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The quest to conquer breast cancer is a long, hard climb. It takes commitment, patience, passion and teamwork. The Climb to Fight Breast Cancer® unites individuals with all those attributes, including the scientists at Fred Hutchinson Cancer Research Center.
Our team is confronting breast cancer from every angle — discovering ways to prevent it, diagnose it sooner, treat it more effectively and stop its recurrence. You and the Climb community are partnering with us every step of the way. We want to share two stories — one of a climber, one of a scientist — that remind us we are all in this fight together.
Marybeth Dingledy is a Superior Court Judge in Snohomish County, Wash., and Dr. Kathi Malone is a Fred Hutch scientist who studies breast cancer. They are strangers to one another but sisters in a common cause. They are both working to transform a devastating disease into one that is preventable, manageable and curable. Since 2006, Marybeth, herself a breast cancer survivor, has scaled eight peaks with the Climb to Fight Breast Cancer and helped raise more than $85,000 for breast cancer research at Fred Hutch. While she’s been climbing — and surmounting her own health challenges — Kathi has been making discoveries that make a difference for Marybeth and other breast cancer survivors.
Marybeth is fearless and funny. But in the last decade her courage and zest for life have been put to the test. One evening in 2003, her dad called. Concerned about the history of breast cancer in their family, he insisted Marybeth get tested for the BRCA1 and BRCA2 gene mutations, which are associated with a higher risk of the disease. Following her dad’s advice, Marybeth soon had to face the harsh fact that she carried the BRCA2 mutation. She was 34 years old.
Because BRCA mutations are rare in the general population, Marybeth would begin to confront health decisions that most women never have to face — decisions informed by research like Kathi’s.
Kathi, like Marybeth, is bright and tenacious. Understanding BRCA mutations has been a central motivation of her research career. As Marybeth was grappling with the stark realities of being a BRCA mutation carrier, Kathi was heading up seminal studies unlocking the mysteries of the mutations. She and her colleagues have defined mutation prevalence, predictors and disease risks in the general population and in key understudied populations, including older women and African American women. Their work has real-world impact, helping guide patients like Marybeth as they make decisions about potentially lifesaving chemoprevention or preemptive surgery.
As Kathi continued to probe the clinical nuances of BRCA at Fred Hutch, Marybeth underwent preventative surgery to remove her ovaries and uterus since carriers of the mutations also have an increased risk of ovarian cancer. She also got regular breast screenings. In 2012, a series of mammograms and MRIs revealed ductal carcinoma in situ (DCIS) in one breast — and then in the other.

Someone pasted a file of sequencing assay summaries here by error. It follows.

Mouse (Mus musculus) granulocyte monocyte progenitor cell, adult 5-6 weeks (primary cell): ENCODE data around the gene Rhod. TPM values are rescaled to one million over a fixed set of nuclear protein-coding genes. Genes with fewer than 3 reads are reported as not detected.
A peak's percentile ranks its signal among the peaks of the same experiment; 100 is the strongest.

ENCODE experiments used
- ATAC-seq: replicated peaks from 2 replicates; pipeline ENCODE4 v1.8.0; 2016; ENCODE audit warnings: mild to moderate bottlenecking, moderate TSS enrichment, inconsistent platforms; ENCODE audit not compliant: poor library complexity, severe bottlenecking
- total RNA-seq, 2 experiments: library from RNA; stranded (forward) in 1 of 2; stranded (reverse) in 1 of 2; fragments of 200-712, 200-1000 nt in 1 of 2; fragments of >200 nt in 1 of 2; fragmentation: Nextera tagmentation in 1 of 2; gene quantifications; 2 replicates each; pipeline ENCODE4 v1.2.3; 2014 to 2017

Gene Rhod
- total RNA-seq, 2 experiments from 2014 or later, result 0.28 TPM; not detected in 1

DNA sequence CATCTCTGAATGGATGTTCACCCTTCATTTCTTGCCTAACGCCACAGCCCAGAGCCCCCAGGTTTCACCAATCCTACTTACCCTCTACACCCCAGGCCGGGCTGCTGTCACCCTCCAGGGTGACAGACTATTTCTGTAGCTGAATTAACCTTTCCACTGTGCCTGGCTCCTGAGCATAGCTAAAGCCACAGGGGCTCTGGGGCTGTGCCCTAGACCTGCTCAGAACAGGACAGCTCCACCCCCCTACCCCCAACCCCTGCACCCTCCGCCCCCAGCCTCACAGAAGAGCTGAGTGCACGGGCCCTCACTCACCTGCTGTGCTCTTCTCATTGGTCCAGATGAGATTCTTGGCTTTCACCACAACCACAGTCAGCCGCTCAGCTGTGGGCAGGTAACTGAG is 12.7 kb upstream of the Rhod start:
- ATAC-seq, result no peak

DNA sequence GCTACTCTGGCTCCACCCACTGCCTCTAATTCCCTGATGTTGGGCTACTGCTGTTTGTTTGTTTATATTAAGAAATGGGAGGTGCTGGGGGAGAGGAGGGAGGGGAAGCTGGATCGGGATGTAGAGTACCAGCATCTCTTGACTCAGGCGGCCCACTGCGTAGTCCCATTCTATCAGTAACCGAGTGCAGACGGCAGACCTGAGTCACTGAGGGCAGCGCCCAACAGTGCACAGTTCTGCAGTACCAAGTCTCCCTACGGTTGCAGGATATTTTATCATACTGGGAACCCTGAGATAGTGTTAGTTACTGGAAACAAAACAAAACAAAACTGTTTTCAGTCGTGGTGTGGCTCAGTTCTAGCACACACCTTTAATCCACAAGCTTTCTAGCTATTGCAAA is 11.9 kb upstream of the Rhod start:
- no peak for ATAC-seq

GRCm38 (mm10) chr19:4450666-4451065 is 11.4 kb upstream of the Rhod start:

DCIS is an early noninvasive form of breast cancer, but for BRCA mutation carriers, a diagnosis of DCIS, especially in both breasts, demands attention. Marybeth weighed her options with the help of family, friends and the team at Seattle Cancer Care Alliance. Her ultimate decision — to have a double mastectomy — was informed by Kathi’s findings, in particular that BRCA mutation carriers diagnosed at a young age are more likely to develop cancer in both breasts over time. In late November 2012, five days before her surgery, Marybeth hosted a bash billed as a “going away party for my twins” and, continuing to radiate good cheer, wore a tiara during her surgery.
Despite a daunting year, Marybeth embraced one more challenge and joined the Climb to take on Denali — at 20,320 feet, the tallest peak in North America. Soon after her surgery, she began training. She was out running, biking and pumping iron while Kathi and her colleague and former student Dr. Kerryn Reding were continuing to address unanswered questions about BRCA mutations, including how estrogen pathway genes might modify a BRCA mutation carrier’s lifetime risk of developing breast cancer. Their findings could help carriers assess their future risk of breast cancer and may lead to new interventions to reduce that risk.
Though an altitude-related medical condition prevented Marybeth from summiting Denali, she immediately signed on to climb 11,237-foot Mount Hood. Six months and 10 days after her double mastectomy, she was standing atop Oregon’s highest peak with her teammates. In an email to friends and Climb supporters, she wrote, “What a moving experience to fly my prayer flags at the top of a mountain as a survivor along with others whose stories are even more incredible than mine.”
Marybeth embodies the teamwork, strength and dedication of the Climb to Fight Breast Cancer. And Kathi’s pioneering studies of BRCA mutations exemplify the kind of high-impact research that you help to support through the Climb. Thank you for inspiring the Fred Hutch team. Since 1997 you and your fellow supporters have raised gross proceeds of almost $7 million to help our physicians and scientists bring breakthroughs to patients and families who need them the most.